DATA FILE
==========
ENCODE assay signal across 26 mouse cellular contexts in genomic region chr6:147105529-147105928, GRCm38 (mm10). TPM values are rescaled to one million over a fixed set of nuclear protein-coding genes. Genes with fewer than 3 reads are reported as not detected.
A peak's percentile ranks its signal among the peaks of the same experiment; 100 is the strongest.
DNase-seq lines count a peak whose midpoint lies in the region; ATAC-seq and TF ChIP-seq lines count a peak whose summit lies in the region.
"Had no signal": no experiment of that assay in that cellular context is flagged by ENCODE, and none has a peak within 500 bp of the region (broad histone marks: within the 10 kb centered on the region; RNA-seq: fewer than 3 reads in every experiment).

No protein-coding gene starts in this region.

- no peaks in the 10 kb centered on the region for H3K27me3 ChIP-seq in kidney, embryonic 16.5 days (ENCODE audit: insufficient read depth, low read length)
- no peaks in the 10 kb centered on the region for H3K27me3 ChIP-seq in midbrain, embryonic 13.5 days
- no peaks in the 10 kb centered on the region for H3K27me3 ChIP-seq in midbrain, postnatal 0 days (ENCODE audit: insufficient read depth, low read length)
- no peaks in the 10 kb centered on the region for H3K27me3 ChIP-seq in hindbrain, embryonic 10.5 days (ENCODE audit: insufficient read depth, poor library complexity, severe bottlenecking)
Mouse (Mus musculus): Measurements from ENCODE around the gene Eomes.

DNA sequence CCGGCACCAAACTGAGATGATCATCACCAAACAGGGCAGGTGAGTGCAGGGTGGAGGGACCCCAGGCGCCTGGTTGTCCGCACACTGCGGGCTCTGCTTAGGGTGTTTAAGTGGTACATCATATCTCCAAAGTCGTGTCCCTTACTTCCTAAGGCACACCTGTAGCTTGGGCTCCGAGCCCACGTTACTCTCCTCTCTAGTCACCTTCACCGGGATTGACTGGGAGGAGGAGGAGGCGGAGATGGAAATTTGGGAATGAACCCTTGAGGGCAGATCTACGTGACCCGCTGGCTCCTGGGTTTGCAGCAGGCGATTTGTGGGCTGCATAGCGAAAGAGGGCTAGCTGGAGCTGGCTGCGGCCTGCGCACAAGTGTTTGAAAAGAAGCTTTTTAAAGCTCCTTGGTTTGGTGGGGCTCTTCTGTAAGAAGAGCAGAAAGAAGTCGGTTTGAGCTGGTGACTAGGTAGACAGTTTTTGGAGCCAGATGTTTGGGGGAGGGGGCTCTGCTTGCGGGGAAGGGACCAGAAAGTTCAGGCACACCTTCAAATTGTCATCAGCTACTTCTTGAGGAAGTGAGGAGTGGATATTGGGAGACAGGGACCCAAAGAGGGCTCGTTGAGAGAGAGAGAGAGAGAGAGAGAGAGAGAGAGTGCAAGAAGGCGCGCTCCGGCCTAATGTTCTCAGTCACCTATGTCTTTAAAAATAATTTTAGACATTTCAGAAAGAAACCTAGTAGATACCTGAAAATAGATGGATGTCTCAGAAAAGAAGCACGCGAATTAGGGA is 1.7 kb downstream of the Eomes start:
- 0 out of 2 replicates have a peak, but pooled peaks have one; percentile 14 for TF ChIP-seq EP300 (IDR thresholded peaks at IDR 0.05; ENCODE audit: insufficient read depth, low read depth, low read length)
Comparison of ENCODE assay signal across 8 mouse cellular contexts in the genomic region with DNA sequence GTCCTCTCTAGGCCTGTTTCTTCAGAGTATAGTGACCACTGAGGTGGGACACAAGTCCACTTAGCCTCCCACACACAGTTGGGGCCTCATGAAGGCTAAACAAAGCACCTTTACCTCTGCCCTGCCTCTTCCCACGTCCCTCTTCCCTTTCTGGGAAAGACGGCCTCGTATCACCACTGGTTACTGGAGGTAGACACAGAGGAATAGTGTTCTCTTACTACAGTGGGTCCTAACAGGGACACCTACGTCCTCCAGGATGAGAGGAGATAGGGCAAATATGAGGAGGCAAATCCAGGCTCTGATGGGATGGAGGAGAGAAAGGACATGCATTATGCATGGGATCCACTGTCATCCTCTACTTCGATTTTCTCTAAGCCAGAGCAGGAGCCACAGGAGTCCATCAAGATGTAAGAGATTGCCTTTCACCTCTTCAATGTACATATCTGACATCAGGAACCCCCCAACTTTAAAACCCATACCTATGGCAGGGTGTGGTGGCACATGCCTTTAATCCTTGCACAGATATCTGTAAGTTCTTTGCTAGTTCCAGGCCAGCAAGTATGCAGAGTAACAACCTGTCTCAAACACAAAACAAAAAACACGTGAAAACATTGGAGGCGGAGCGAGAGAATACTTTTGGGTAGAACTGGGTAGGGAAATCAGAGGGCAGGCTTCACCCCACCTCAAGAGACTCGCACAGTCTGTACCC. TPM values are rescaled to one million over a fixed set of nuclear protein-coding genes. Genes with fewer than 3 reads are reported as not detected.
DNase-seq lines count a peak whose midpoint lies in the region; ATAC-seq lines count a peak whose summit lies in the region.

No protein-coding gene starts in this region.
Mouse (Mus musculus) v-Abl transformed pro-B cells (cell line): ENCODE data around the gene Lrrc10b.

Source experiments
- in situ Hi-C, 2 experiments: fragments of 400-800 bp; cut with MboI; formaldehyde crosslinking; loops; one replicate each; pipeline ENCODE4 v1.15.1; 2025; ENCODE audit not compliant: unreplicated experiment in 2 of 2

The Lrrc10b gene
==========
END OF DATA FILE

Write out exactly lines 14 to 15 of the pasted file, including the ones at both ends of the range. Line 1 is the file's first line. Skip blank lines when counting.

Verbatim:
DNase-seq lines count a peak whose midpoint lies in the region; ATAC-seq lines count a peak whose summit lies in the region.

No protein-coding gene starts in this region.